Circle(x=-0.633232604611031, y=-0.47732413442115296, r=0.09460444572843042, level=1, ex={'datum': 1}),
 Circle(x=-0.7720311587589236, y=0.19946176418549022, r=0.13379089020993573, level=1, ex={'datum': 2}),
 Circle(x=-0.43168871955473165, y=-0.6391381648617572, r=0.16385970662353394, level=1, ex={'datum': 3}),
 Circle(x=0.595447603036083, y=0.5168251295666467, r=0.21154197162246005, level=1, ex={'datum': 5}),
 Circle(x=-0.5480911056188739, y=0.5115139053491098, r=0.2502998363185337, level=1, ex={'datum': 7}),
 Circle(x=0.043747233552068686, y=-0.6848366902134195, r=0.31376744998074435, level=1, ex={'datum': 11}),
 Circle(x=0.04298737651230445, y=0.5310431146935967, r=0.34110117996070605, level=1, ex={'datum': 13}),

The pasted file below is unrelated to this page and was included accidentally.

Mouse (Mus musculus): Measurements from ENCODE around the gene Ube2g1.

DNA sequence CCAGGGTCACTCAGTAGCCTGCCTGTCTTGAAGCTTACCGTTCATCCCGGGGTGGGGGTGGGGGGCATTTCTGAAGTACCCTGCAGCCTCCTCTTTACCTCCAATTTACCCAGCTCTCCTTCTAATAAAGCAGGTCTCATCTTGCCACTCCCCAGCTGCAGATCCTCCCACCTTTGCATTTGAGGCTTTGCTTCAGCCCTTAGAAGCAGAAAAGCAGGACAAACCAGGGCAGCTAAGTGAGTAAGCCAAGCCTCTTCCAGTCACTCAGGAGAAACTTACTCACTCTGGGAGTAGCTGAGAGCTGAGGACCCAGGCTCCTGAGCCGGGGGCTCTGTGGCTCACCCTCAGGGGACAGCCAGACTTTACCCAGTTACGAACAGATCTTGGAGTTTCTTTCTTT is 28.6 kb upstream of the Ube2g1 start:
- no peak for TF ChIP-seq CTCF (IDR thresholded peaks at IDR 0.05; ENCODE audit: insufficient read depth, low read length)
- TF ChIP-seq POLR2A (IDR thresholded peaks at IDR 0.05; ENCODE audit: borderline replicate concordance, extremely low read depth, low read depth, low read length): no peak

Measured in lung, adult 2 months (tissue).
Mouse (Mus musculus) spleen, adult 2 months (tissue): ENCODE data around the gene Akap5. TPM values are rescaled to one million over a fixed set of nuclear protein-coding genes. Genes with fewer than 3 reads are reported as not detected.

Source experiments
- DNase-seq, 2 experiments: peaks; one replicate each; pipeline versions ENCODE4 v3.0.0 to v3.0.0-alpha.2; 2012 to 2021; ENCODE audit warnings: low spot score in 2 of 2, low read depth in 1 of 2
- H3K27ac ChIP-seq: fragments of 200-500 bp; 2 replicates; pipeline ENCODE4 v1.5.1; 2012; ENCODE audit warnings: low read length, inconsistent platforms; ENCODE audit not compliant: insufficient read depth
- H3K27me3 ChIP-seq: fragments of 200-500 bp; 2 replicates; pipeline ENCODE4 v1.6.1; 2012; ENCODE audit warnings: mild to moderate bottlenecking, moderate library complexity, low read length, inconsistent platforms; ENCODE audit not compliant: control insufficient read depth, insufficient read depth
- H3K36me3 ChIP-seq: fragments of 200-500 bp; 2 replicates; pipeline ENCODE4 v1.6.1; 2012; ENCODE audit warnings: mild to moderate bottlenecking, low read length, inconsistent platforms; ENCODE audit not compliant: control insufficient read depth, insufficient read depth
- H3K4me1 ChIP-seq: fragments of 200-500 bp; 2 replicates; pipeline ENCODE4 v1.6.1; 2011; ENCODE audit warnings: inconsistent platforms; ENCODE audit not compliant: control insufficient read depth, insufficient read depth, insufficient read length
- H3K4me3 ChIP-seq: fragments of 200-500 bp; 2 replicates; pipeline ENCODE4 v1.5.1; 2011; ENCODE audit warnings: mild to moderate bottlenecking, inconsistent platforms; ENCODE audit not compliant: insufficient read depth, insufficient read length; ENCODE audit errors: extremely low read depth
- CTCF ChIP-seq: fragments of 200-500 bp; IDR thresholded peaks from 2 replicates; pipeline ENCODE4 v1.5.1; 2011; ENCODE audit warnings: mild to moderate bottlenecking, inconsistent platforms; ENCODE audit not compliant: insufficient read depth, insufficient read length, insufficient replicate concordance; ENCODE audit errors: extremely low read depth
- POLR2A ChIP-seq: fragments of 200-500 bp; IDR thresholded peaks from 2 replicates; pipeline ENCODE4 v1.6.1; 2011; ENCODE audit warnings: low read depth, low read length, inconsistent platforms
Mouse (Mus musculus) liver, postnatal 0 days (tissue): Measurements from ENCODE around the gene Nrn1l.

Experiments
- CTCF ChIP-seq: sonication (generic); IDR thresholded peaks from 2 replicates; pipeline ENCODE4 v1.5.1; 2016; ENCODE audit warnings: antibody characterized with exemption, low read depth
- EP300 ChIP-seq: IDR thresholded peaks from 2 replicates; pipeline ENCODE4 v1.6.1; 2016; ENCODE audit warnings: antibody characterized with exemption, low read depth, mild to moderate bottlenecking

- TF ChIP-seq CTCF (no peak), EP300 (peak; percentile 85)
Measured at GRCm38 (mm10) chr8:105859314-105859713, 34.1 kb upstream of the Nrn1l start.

Circle(x=-0.3375943908160698, y=-0.09326467617622711, r=0.39006412239133215, level=1, ex={'datum': 17}),
 Circle(x=0.46484095011516874, y=-0.09326467617622711, r=0.4123712185399064, level=1, ex={'datum': 19})]

A simple matplotlib representation. See circlify.bubbles helper function (requires matplotlib):

visualization of circlify circle packing of first 9 prime numbers.

Hierarchical circle packing

Starting with version 0.10, circlify also handle hierarchical input so that:

>>> from pprint import pprint as pp
>>> import circlify as circ
>>> data = [
        0.05, {'id': 'a2', 'datum': 0.05},
        {'id': 'a0', 'datum': 0.8, 'children': [0.3, 0.2, 0.2, 0.1], },
        {'id': 'a1', 'datum': 0.1, 'children': [
            {'id': 'a1_1', 'datum': 0.05}, {'datum': 0.04}, 0.01],